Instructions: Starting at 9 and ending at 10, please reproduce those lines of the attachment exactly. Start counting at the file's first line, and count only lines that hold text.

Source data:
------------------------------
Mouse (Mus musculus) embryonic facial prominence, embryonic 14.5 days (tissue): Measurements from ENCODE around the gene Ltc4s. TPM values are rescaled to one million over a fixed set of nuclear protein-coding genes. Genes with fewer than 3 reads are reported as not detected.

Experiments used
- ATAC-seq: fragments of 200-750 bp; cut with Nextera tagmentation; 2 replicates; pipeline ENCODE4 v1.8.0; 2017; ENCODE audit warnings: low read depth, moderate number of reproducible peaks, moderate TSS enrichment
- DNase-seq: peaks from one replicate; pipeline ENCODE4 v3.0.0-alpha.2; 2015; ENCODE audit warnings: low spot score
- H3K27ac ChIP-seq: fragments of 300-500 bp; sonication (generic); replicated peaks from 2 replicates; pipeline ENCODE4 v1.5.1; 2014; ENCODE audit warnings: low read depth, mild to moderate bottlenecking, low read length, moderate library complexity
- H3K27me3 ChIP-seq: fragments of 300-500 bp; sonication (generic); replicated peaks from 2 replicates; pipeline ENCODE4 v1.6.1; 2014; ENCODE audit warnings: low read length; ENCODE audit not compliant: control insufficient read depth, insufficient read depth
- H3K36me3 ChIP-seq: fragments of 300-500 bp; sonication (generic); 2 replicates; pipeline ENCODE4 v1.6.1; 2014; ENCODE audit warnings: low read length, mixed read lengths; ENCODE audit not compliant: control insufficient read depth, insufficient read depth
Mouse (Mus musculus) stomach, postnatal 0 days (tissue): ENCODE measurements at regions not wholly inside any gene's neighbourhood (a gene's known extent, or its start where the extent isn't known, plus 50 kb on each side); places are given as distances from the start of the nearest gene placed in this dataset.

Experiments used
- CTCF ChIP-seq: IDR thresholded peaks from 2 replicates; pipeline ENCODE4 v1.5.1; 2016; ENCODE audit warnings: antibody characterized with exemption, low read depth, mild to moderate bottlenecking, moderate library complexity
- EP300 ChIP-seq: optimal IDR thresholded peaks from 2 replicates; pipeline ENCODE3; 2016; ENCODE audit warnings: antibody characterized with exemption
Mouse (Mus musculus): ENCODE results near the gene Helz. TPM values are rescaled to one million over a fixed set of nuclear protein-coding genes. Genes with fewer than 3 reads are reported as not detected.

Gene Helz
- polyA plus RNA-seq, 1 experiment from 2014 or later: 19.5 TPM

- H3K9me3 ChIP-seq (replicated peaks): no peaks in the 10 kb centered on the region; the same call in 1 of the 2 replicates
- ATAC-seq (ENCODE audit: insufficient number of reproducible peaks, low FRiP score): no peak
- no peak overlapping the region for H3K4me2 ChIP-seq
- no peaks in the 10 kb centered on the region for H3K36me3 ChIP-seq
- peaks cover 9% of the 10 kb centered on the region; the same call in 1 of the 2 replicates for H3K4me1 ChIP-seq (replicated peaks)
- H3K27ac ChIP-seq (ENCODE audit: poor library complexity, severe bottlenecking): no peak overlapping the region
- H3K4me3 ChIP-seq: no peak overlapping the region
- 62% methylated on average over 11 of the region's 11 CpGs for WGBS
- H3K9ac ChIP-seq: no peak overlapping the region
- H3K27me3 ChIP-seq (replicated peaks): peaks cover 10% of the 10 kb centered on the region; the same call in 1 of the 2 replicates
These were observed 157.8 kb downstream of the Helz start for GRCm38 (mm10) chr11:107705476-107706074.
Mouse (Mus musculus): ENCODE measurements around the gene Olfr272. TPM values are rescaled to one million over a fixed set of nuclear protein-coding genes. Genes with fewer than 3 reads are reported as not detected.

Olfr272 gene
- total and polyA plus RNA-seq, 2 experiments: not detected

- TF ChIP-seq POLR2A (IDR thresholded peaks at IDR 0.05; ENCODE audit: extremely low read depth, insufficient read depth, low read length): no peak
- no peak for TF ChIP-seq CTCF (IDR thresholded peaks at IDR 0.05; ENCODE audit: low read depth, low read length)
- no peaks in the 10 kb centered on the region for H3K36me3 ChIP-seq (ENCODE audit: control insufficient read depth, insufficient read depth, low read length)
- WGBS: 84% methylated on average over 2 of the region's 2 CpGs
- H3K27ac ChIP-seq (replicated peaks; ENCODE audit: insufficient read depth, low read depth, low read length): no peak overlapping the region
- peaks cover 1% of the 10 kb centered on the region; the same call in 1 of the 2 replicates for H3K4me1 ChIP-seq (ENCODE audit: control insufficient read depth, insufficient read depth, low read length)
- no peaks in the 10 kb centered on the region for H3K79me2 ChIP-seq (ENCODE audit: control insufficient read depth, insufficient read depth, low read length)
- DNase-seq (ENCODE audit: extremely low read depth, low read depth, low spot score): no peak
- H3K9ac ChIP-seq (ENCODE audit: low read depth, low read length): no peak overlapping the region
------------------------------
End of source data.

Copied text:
Experiments used
- CTCF ChIP-seq: IDR thresholded peaks from 2 replicates; pipeline ENCODE4 v1.5.1; 2016; ENCODE audit warnings: antibody characterized with exemption, low read depth, mild to moderate bottlenecking, moderate library complexity